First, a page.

AKRON Following months of community meetings and reviewing options, the Akron Public Schools Board of Education decided to build a combined Garfield and Kenmore high school on the site of the current Garfield High School.
Garfield High School will close at the end of this school year and students next year will attend Kenmore High School until the new school is complete.
Selecting a site for the new combined school was no easy task for Akron Superintendent David James and the school board. James said the goal was to look for a site that was between Garfield and Kenmore.
One of the first sites looked at was the current Akron Baptist Temple site, which is for sale, but James said the district would have to pay to demolish the building and the state wouldn’t partner with the district to help pay for the demolition.
Two additional sites on Wilbeth Road near Manchester Road were explored, but one had a wetland and the other had a warehouse on the property with high tension wires running through the site. James said he didn’t want to build a school near high tension wires.
Akron Board of Education President Patrick Bravo said the board pushed to explore multiple sites, especially one with a Metro bus stop nearby.
One additional site that was explored was the former Margaret Park Elementary site on Manchester Road just south of I-76/77, but James said there wasn’t enough acreage and Summit Lake sits just east of the site. The district had concerns about soil conditions and flooding, so it opted against that site.
James said with all the sites explored being ruled out, the district decided on the current Garfield site.
Deciding to merge the schools and where to build the building was no easy decision.
"The problem is when you have to wake up at 2 o’clock in the morning thinking about this all the time," James said. "A lot of times a solution is obvious to you, but you have to get public input."
James also said it is critical to gather information to answer questions the public may have.
Bravo agrees with James that the decision for the final high school was extremely difficult because it is an emotion one as a community doesn’t want to lose a high school. Bravo said Kenmore is a strong community that is very passionate about the schools.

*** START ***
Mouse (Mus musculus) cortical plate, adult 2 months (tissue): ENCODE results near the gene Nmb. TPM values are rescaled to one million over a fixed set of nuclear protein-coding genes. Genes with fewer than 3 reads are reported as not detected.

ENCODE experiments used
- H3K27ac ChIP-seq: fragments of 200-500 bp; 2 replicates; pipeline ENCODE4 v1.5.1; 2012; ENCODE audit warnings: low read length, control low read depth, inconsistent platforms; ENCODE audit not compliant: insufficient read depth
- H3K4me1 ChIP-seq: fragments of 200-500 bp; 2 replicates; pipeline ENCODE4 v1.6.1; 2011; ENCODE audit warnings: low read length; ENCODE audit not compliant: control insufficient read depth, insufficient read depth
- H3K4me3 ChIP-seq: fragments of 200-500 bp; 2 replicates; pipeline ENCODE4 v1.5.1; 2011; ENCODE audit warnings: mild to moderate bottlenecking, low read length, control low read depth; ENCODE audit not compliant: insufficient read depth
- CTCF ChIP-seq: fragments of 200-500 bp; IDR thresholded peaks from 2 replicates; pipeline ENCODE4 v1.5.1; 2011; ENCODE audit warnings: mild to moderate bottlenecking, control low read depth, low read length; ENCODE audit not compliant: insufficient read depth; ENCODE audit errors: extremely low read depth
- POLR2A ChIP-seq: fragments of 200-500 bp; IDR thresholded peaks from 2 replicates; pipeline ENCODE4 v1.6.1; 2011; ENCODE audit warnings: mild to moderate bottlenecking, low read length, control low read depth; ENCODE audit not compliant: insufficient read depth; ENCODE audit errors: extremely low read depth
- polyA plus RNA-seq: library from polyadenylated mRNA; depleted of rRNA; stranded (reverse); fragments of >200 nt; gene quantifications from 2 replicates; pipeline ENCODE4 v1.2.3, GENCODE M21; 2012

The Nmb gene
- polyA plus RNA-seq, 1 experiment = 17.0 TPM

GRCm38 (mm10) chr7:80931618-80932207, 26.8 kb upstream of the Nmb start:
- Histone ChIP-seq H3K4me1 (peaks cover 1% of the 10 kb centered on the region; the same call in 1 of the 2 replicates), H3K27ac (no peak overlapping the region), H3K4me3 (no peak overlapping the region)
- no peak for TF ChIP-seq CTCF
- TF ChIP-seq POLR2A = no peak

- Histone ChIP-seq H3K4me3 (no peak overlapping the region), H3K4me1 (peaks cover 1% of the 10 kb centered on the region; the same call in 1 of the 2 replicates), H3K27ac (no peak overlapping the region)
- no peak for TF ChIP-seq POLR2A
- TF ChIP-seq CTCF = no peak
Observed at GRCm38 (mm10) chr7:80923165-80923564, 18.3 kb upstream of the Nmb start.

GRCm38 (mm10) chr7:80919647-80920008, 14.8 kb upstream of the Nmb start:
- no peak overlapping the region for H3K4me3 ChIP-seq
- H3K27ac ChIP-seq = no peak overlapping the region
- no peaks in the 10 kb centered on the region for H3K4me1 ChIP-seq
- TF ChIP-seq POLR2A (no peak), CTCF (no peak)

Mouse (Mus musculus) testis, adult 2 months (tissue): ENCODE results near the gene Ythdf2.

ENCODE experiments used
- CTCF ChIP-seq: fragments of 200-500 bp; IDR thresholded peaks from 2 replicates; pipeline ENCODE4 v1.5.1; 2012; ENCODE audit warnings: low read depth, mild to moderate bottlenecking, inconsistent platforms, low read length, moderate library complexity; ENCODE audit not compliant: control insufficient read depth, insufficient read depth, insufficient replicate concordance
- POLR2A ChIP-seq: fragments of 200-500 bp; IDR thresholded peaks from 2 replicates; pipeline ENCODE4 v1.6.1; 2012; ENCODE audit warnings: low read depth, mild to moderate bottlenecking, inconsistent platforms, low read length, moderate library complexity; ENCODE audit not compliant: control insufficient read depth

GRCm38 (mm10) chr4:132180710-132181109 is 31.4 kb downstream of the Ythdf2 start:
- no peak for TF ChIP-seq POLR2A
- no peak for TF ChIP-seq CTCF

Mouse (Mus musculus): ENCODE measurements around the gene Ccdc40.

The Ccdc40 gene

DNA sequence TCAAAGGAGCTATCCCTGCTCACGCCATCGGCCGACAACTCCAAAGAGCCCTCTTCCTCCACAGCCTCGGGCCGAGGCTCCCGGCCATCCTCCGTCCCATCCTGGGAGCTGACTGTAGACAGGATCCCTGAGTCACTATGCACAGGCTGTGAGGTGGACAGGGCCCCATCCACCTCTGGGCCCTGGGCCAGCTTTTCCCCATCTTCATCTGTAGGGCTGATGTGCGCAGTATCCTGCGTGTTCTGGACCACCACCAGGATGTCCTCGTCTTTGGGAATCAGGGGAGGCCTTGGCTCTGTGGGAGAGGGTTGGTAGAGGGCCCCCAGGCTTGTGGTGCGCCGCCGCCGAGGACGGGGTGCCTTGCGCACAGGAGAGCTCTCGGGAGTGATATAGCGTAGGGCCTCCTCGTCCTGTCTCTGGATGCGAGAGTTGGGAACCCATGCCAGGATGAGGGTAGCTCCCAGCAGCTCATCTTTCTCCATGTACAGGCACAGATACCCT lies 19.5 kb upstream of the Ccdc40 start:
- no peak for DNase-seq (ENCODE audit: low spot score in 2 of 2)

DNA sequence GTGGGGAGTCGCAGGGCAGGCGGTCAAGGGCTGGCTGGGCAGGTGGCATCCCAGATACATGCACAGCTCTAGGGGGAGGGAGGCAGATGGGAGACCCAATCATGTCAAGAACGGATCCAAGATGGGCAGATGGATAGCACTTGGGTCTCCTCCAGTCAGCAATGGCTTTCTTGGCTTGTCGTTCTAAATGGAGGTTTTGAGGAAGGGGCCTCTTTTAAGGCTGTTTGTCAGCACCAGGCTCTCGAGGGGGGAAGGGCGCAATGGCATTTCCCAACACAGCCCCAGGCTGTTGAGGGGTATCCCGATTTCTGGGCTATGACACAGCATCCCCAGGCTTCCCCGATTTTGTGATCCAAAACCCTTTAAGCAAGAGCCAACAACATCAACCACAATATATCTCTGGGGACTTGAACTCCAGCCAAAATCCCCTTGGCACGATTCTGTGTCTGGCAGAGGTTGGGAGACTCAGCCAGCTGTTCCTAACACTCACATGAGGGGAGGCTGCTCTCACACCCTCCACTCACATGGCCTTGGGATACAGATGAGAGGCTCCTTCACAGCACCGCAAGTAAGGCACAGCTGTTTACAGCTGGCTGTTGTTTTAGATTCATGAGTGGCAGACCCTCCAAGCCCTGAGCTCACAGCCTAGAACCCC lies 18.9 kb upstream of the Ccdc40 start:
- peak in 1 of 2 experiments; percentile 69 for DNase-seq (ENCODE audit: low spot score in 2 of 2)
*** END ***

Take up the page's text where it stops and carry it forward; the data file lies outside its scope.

The district weighed six different options for the remaining schools that have not been touched by construction yet. Bravo said the decision was based on doing what is best for students of the district.
"I think this one (option) made the most sense," James said.
The state will help fund the project by paying for 69 percent of it. James said looking at the population of both schools, combining them was the best option moving forward.
PLANNING AND TIMELINE
James said the project will take several years to complete with some community and staff planning possibly beginning as early as this spring. A final community walk-through will also take place for anyone wanting to tour the school one final time before demolition takes place.
It remains unclear if the track and football field will still fit on the site as James said the district hasn’t even started design yet. He said the athletic options will be discussed more once a contract is in place.
One option could be housing the practice field at the Garfield site and having the competitors field at the Roswell Kent Middle School site. The middle school is expected to close and merge with Innes Middle School.
James estimates programing for the new combined Garfield and Kenmore will be done by fall or early next year, with design taking 12 months.
"It will be a couple years before we even have something ready for bid," James said.
A FUTURE FOR KENMORE
Bravo is holding out hope that someday a high school could be built in Kenmore again if the population were to increase.
"Our best problem would be if things turn around and we have to put a school there," Bravo said.
Bravo said the community needs to work with the city and other partners to work to build Kenmore back up.
"I haven’t given up on getting Kenmore back up and building a school there," Bravo said.
James, on the other hand, doesn’t fully agree with Bravo.
"Financially, I don’t see where we would get the money from to do that," James said.
He said the state funding is critical and the state won’t partner with Akron on any more additional construction projects after this last high school is built.